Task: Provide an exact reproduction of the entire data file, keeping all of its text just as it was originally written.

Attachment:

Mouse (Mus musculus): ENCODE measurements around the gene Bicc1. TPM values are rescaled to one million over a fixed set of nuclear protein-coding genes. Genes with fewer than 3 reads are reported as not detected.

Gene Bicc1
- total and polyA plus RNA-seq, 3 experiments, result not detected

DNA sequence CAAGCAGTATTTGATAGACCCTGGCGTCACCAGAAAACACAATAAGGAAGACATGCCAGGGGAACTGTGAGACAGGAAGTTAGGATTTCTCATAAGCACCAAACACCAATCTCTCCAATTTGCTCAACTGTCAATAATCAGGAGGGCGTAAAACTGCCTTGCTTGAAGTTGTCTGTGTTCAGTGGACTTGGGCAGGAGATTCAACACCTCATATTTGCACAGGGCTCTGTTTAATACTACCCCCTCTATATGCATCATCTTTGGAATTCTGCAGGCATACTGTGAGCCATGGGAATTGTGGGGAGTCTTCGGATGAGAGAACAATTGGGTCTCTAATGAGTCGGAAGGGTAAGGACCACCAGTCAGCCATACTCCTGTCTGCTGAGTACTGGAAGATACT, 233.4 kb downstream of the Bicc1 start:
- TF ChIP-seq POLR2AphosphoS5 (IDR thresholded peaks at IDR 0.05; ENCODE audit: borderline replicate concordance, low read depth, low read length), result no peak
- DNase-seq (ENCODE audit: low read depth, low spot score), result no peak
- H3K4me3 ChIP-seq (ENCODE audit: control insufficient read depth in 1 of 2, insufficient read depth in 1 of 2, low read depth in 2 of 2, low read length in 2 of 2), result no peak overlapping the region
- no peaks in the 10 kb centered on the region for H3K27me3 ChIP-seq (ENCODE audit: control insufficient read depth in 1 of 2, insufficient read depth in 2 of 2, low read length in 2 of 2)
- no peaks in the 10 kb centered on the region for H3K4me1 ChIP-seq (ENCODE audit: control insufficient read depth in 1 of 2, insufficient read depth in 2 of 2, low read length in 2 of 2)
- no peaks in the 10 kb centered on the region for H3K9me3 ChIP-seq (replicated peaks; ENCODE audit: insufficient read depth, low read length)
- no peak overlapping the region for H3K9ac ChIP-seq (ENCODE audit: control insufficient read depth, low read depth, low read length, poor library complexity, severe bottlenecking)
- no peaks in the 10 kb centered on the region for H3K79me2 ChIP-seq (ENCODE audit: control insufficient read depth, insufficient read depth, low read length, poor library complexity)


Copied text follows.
Mouse (Mus musculus): ENCODE measurements around the gene Bicc1. TPM values are rescaled to one million over a fixed set of nuclear protein-coding genes. Genes with fewer than 3 reads are reported as not detected.

Gene Bicc1
- total and polyA plus RNA-seq, 3 experiments, result not detected

DNA sequence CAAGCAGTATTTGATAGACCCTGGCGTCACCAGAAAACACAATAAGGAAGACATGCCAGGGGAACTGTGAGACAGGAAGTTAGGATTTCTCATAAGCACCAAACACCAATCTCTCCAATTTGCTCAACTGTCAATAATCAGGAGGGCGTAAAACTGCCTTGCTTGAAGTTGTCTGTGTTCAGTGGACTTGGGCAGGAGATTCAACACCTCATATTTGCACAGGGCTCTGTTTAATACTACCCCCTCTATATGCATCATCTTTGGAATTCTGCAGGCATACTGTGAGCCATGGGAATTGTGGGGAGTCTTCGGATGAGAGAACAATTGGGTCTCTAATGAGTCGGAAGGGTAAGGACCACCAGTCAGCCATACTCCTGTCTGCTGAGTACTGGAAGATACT, 233.4 kb downstream of the Bicc1 start:
- TF ChIP-seq POLR2AphosphoS5 (IDR thresholded peaks at IDR 0.05; ENCODE audit: borderline replicate concordance, low read depth, low read length), result no peak
- DNase-seq (ENCODE audit: low read depth, low spot score), result no peak
- H3K4me3 ChIP-seq (ENCODE audit: control insufficient read depth in 1 of 2, insufficient read depth in 1 of 2, low read depth in 2 of 2, low read length in 2 of 2), result no peak overlapping the region
- no peaks in the 10 kb centered on the region for H3K27me3 ChIP-seq (ENCODE audit: control insufficient read depth in 1 of 2, insufficient read depth in 2 of 2, low read length in 2 of 2)
- no peaks in the 10 kb centered on the region for H3K4me1 ChIP-seq (ENCODE audit: control insufficient read depth in 1 of 2, insufficient read depth in 2 of 2, low read length in 2 of 2)
- no peaks in the 10 kb centered on the region for H3K9me3 ChIP-seq (replicated peaks; ENCODE audit: insufficient read depth, low read length)
- no peak overlapping the region for H3K9ac ChIP-seq (ENCODE audit: control insufficient read depth, low read depth, low read length, poor library complexity, severe bottlenecking)
- no peaks in the 10 kb centered on the region for H3K79me2 ChIP-seq (ENCODE audit: control insufficient read depth, insufficient read depth, low read length, poor library complexity)